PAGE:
My name is Mike Wolfe, and I’m the creator and host of a show on The History Network called “American Pickers.”
I’ve also got a children’s book that just came out called “Kid Pickers: How to Turn Junk into Treasure.” Basically, the book teaches children when they can find things, they can learn about their community’s history, their family’s history, recycling and re-purposing.
So here’s a story from my own youth, about how I stumbled into this crazy profession.
We lived in Joliet, Illinois. I was one of those kids that walked to school. I had a single mother, and we didn’t have a lot of money. I can remember, when I walked to school, I could always see the older kids down the street, and they all had these incredible bicycles. You know, just watching the motion, them having fun, I wanted one really bad. I wasn’t even old enough or even big enough to ride one, but I knew I had to have one. My mother couldn’t afford one, and she shut me down.
Now, one day I was walking to school and it was one of those really large garbage days where everybody threw everything out. So I’m looking at all this stuff and I notice there’s like two or three bicycles, and I’m thinking to myself, “Oh my gosh, I cannot believe that someone actually threw out bicycles.”
It was like full-on, wild west days, gold rush. I mean, time stopped for me.
I don’t care how old you are. When you want something so badly, and then all of a sudden you’re thrown into it, there’s nothing else.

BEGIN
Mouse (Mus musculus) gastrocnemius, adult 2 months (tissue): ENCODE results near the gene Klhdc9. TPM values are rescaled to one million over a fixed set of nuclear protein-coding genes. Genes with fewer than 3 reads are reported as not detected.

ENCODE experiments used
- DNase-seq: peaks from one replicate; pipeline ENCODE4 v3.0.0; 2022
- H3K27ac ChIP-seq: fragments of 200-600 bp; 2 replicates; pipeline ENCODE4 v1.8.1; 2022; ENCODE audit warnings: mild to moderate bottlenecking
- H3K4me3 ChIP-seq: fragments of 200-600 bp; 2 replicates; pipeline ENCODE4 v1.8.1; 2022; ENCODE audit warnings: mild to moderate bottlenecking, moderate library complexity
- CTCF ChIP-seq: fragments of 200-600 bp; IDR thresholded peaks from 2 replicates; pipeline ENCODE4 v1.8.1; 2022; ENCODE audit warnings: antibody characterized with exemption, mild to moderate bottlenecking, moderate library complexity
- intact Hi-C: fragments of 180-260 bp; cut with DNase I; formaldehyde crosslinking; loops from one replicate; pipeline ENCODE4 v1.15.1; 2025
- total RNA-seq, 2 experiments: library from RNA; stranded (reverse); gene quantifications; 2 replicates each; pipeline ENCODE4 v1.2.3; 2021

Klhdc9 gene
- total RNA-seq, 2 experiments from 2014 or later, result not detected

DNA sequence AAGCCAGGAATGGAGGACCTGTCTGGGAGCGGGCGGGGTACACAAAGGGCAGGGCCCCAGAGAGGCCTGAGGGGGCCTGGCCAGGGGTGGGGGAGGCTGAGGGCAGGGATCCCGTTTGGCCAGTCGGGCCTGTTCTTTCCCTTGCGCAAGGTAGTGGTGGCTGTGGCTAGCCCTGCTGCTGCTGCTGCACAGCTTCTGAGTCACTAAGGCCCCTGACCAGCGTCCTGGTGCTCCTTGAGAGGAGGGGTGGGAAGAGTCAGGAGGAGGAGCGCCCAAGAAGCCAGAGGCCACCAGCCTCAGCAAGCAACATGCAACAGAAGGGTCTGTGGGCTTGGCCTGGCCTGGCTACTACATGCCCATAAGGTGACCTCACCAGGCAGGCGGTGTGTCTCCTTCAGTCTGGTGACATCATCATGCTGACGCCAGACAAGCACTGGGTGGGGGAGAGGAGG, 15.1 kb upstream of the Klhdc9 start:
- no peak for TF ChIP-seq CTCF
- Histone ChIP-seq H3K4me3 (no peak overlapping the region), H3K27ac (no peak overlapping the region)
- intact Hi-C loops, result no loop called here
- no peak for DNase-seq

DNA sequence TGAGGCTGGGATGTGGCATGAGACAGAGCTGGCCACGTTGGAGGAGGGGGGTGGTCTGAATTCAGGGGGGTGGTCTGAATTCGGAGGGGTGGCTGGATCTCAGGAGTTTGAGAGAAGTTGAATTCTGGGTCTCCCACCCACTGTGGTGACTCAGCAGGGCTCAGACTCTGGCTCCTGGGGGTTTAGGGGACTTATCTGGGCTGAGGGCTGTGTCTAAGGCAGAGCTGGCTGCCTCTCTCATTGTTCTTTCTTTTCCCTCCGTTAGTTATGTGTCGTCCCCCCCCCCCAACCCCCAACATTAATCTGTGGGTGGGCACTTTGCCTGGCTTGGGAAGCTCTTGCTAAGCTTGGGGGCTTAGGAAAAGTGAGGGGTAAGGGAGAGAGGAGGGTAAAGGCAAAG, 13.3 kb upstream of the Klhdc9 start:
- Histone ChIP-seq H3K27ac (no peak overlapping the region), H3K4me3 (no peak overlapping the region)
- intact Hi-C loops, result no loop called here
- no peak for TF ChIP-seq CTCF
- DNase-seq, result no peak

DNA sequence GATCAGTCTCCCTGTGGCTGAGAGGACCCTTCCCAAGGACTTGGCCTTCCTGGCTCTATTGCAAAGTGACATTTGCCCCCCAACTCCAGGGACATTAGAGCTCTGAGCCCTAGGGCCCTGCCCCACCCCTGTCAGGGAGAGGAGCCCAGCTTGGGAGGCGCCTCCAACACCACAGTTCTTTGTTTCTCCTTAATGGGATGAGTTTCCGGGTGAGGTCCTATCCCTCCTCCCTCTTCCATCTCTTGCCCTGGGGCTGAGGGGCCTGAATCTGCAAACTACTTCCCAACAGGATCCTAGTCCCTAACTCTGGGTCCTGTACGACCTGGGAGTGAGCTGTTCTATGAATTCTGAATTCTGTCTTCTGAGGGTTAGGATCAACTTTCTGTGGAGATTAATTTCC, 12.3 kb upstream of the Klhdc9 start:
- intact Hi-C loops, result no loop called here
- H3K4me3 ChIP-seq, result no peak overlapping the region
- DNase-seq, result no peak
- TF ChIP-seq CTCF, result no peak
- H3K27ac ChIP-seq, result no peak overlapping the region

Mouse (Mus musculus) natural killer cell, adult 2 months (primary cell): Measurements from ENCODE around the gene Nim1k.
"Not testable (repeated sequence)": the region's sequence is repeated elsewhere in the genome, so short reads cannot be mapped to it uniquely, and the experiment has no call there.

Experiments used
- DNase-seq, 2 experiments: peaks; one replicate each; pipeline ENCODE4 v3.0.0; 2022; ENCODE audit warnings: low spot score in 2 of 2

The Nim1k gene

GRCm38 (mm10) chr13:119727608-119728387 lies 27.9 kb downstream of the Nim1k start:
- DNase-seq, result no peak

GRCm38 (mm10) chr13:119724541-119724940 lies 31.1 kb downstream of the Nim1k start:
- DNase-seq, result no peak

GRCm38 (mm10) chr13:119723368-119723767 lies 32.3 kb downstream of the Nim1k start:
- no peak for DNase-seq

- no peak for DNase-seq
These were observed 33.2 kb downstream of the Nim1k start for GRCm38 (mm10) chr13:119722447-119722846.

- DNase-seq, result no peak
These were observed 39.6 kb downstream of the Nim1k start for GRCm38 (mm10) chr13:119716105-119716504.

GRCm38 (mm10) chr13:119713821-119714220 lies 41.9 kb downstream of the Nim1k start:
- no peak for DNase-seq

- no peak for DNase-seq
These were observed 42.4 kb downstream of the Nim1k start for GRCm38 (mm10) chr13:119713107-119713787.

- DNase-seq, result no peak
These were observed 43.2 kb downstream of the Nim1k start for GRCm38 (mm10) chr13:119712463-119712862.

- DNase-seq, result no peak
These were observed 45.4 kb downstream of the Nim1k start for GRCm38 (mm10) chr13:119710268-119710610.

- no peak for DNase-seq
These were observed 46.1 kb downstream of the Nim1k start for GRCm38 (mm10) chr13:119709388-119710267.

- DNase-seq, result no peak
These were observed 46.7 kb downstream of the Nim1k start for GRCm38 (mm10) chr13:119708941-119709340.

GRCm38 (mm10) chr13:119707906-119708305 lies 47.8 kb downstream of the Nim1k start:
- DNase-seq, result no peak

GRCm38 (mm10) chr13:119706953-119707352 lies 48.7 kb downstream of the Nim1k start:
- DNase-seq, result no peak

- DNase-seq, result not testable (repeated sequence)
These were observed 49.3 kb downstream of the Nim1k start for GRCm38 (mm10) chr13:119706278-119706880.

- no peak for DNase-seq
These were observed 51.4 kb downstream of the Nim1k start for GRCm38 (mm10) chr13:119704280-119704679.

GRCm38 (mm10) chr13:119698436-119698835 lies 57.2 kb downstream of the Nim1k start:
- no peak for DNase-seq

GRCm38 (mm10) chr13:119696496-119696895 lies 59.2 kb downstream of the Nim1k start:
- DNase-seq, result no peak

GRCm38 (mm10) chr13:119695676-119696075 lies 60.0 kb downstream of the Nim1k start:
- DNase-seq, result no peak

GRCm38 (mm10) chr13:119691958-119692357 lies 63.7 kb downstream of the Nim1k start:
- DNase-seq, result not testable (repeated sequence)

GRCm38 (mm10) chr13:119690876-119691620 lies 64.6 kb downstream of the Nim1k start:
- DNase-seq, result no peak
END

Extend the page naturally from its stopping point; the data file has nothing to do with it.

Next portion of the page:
I was looking around like, “Okay, are these really free?” And I actually went to one of the houses. I said, “Excuse me, are you throwing away these bicycles?” And they said, “Yes, we are young man.” And I was like, “Okay, game on.”
Have you ever had just one chocolate cookie? Have you ever had just one brownie? Have you ever ate just one potato chip? No. So when you’re standing there and you’re looking at all these bicycles, why would you want to just take one?
So I grabbed the bikes.
I decided not to go to school that day. I was like, “I’m too busy to do that,” and I drug all this stuff home. It took me, gosh, at least two or three hours because there were a lot of parts. And then I’m standing in a sea of bicycles. I was in heaven.
I’m standing in the front yard, very proud of myself. I’m like, “I climbed Mt. Everest here. I’m planting the flag.”
I turn around, and my mom is there. It’s just this “The Good, the Bad and the Ugly” moment, you know? She’s got the hairy eyeball. I’m looking at her, she’s looking at me.
She got a call from the school and she was beside herself. She had to get home right away to find out what happened to me. She’s like, “What are you doing?”
I couldn’t think of anything else other than: “This is my bicycle shop. I’m starting a bicycle shop.”
She was mad. She was so mad.
She was like, “Stay in school. But, if you’re gonna start a bicycle shop, then what I will do is: I’m not gonna pull my car in the garage anymore. The garage is yours. That’s where you can put all of this stuff.”
I remember that just like it was yesterday, because, you know, her car was everything to her. We’re in the Midwest, the winters are bad, so she had to actually go out there and scrape the windshield and do all these things that she normally wouldn’t have to do. She did that for me.
That one moment where she gave me the space to put things, and she understood how much they meant to me, meant everything to me.